You’re probably aware of the recent coverage by the national press of the dramatically rising cost of care homes and nursing for the elderly. According to an investigation by the Citizens Advice charity, care home fees for the elderly surged by an average of £900 last year alone, and in the East of England by an average of £2000. The research also found that average annual fees for elderly nursing care in England leapt by £1,872 to £40,248 in the financial year 2014 to 2015.
Elderly people given less than a week’s notice of increases
Furthermore, almost one in ten elderly people were given less than a week’s notice before seeing steep increases in their bill, with most of the others given less than a month. That means last year around 22,000 older people and their families were given days to adjust to the rises.
Families forced to sell home and assets to pay for care
Under the current system, local authorities will only pay the whole care bill if the resident has less than £14,250 in savings and assets, and will help pay if they have less than £23,250 and residents who have more than this must pay the entire cost themselves. This means families are often forced to sell homes and assets to pay for care if they do not qualify for local authority help.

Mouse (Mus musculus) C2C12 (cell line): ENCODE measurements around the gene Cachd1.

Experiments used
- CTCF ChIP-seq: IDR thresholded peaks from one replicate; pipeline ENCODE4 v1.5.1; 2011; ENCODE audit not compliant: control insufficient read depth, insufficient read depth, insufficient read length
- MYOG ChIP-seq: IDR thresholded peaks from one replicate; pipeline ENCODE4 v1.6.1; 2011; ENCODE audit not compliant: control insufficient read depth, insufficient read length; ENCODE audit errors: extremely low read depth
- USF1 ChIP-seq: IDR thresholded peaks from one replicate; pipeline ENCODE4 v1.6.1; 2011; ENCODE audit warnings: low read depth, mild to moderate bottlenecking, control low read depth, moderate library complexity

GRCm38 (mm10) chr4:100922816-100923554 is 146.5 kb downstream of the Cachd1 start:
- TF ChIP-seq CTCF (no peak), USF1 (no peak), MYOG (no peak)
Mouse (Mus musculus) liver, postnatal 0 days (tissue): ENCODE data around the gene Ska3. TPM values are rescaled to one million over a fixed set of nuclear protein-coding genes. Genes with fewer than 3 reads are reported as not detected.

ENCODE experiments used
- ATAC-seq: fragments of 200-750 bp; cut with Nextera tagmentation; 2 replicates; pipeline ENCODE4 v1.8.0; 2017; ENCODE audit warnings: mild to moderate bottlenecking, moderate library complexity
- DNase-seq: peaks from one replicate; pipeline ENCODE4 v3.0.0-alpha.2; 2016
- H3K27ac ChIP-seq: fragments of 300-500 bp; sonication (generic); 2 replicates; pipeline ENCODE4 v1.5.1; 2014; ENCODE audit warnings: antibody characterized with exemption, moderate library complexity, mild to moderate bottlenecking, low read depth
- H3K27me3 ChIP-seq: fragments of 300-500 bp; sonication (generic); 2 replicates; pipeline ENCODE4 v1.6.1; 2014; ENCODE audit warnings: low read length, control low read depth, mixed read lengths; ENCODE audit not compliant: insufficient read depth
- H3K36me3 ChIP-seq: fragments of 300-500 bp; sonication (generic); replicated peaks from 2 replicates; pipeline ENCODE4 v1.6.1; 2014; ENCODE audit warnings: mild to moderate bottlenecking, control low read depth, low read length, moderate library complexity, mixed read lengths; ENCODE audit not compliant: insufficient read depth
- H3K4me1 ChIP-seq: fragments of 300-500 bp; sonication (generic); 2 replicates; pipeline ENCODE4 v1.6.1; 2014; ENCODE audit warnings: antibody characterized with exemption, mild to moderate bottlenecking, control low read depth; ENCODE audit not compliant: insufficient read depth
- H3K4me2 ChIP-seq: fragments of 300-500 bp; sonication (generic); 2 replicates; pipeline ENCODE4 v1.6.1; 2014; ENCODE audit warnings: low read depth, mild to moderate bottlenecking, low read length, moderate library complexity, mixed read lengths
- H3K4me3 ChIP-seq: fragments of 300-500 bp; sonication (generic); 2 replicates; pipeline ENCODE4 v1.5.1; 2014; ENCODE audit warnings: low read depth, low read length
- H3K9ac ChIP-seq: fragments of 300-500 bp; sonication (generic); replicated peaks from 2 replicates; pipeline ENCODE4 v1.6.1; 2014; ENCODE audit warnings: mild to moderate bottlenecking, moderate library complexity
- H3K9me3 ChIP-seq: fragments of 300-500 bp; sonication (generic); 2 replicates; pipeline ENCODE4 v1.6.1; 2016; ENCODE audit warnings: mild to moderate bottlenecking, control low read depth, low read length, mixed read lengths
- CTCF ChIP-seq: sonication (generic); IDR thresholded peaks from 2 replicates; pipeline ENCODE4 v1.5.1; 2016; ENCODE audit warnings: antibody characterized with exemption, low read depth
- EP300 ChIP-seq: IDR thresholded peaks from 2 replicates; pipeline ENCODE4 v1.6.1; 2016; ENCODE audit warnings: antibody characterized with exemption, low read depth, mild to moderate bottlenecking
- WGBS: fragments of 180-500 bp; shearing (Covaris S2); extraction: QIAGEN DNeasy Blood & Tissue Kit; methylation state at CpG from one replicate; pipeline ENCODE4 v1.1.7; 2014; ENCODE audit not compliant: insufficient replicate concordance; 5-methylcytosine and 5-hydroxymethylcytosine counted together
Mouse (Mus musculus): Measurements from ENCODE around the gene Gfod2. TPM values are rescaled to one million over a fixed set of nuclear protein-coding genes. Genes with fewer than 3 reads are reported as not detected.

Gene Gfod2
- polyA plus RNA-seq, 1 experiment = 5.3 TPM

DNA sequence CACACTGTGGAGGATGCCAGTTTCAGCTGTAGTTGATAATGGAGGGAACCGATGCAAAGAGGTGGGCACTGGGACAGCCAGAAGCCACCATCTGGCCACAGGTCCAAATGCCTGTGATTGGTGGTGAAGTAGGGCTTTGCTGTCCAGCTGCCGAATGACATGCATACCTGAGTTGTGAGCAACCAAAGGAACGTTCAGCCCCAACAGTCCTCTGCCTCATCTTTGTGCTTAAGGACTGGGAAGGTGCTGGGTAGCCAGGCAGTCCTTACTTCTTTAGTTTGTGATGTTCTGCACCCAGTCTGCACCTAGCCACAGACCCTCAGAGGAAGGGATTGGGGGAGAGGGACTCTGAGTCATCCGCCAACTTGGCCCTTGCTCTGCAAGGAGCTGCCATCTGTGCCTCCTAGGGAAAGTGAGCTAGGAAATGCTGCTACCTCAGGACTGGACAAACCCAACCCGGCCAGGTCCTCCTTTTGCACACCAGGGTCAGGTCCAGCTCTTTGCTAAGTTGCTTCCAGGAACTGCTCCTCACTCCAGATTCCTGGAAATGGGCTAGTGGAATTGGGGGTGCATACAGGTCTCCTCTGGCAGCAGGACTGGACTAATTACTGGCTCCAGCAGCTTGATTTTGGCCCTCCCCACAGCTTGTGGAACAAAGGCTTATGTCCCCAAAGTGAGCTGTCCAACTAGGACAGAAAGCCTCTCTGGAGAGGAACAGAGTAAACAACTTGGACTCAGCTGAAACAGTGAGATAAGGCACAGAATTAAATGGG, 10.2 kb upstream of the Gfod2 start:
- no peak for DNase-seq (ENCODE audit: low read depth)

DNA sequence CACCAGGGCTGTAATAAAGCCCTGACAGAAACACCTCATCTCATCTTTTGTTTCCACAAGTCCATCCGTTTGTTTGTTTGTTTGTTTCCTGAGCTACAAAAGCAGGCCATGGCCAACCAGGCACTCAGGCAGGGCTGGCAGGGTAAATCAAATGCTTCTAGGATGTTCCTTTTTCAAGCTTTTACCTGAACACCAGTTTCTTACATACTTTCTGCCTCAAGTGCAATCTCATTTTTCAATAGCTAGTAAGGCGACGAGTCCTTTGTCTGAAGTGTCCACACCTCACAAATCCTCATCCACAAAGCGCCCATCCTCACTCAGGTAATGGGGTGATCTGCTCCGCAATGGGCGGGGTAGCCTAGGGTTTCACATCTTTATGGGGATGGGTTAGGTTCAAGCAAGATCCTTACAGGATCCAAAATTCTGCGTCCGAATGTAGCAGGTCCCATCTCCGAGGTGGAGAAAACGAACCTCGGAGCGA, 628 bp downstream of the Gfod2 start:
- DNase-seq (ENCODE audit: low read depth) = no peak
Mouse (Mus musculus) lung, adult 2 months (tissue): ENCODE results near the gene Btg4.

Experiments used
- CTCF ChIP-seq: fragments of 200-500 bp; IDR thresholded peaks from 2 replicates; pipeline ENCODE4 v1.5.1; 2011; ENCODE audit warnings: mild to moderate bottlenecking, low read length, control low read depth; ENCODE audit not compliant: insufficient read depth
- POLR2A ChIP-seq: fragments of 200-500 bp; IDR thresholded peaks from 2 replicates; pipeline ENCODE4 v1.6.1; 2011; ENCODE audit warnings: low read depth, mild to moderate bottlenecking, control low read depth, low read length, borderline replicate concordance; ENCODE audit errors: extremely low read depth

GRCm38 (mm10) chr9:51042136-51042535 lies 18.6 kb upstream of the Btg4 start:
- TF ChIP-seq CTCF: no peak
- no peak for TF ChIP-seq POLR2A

A recent headline in The Observer on the 7 August 2016, “Elderly should sell homes to fund care, say top May aide”, highlights the seriousness of the situation. New Government policy now appears to promote the fact that people should spend their children’s inheritance – in the form of the family home – to cover the costs of their care.
Self- paying care home residents subsidise others
And what’s more, local authorities are capping the amounts they are prepared to pay care homes. This means that people who pay for their own care – because their property and other assets disqualify them from local authority help – carry the greater burden of costs, because care homes are unable to increase their income relating to local authority-funded residents.
As well as many elderly people preferring the independence and dignity of remaining in their own homes for as long as is safe and practical to do so, it’s also becoming apparent that it could be a more financially beneficial option as well.
ARC Angel is designed to offer a cost-effective and non-intrusive solution that enables a carer or family member to discreetly monitor an elderly person in their own home. It can be used either on a standalone basis or as part of an individual’s care package within the home to provide round-the-clock assurance for family members.
Clearly, the longer an elderly person can remain in their own home it not only helps them retain their independence, but also their hard-earned financial assets too!